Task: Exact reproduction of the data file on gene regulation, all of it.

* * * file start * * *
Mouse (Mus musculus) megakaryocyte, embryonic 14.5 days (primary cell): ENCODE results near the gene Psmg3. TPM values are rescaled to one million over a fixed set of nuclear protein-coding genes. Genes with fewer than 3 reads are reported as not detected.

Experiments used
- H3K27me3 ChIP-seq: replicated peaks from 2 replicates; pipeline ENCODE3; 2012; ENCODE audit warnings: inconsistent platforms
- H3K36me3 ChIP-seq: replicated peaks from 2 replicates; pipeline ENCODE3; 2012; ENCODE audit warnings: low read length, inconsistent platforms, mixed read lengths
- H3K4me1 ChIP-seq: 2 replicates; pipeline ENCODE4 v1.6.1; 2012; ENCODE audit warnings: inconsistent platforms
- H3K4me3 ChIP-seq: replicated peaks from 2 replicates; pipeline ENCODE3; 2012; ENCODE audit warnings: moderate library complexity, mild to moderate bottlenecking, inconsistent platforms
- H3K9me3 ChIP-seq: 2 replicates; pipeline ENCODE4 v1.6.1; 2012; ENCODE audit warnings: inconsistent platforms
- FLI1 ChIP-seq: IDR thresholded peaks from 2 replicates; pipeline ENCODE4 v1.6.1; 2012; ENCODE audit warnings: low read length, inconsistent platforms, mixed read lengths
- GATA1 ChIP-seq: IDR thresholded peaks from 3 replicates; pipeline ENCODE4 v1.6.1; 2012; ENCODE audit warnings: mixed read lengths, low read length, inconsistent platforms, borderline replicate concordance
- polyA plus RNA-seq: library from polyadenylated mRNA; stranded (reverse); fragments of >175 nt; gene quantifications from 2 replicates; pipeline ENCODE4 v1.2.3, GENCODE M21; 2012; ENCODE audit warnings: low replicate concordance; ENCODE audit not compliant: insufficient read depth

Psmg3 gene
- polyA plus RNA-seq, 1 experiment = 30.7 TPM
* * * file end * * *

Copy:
Mouse (Mus musculus) megakaryocyte, embryonic 14.5 days (primary cell): ENCODE results near the gene Psmg3. TPM values are rescaled to one million over a fixed set of nuclear protein-coding genes. Genes with fewer than 3 reads are reported as not detected.

Experiments used
- H3K27me3 ChIP-seq: replicated peaks from 2 replicates; pipeline ENCODE3; 2012; ENCODE audit warnings: inconsistent platforms
- H3K36me3 ChIP-seq: replicated peaks from 2 replicates; pipeline ENCODE3; 2012; ENCODE audit warnings: low read length, inconsistent platforms, mixed read lengths
- H3K4me1 ChIP-seq: 2 replicates; pipeline ENCODE4 v1.6.1; 2012; ENCODE audit warnings: inconsistent platforms
- H3K4me3 ChIP-seq: replicated peaks from 2 replicates; pipeline ENCODE3; 2012; ENCODE audit warnings: moderate library complexity, mild to moderate bottlenecking, inconsistent platforms
- H3K9me3 ChIP-seq: 2 replicates; pipeline ENCODE4 v1.6.1; 2012; ENCODE audit warnings: inconsistent platforms
- FLI1 ChIP-seq: IDR thresholded peaks from 2 replicates; pipeline ENCODE4 v1.6.1; 2012; ENCODE audit warnings: low read length, inconsistent platforms, mixed read lengths
- GATA1 ChIP-seq: IDR thresholded peaks from 3 replicates; pipeline ENCODE4 v1.6.1; 2012; ENCODE audit warnings: mixed read lengths, low read length, inconsistent platforms, borderline replicate concordance
- polyA plus RNA-seq: library from polyadenylated mRNA; stranded (reverse); fragments of >175 nt; gene quantifications from 2 replicates; pipeline ENCODE4 v1.2.3, GENCODE M21; 2012; ENCODE audit warnings: low replicate concordance; ENCODE audit not compliant: insufficient read depth

Psmg3 gene
- polyA plus RNA-seq, 1 experiment = 30.7 TPM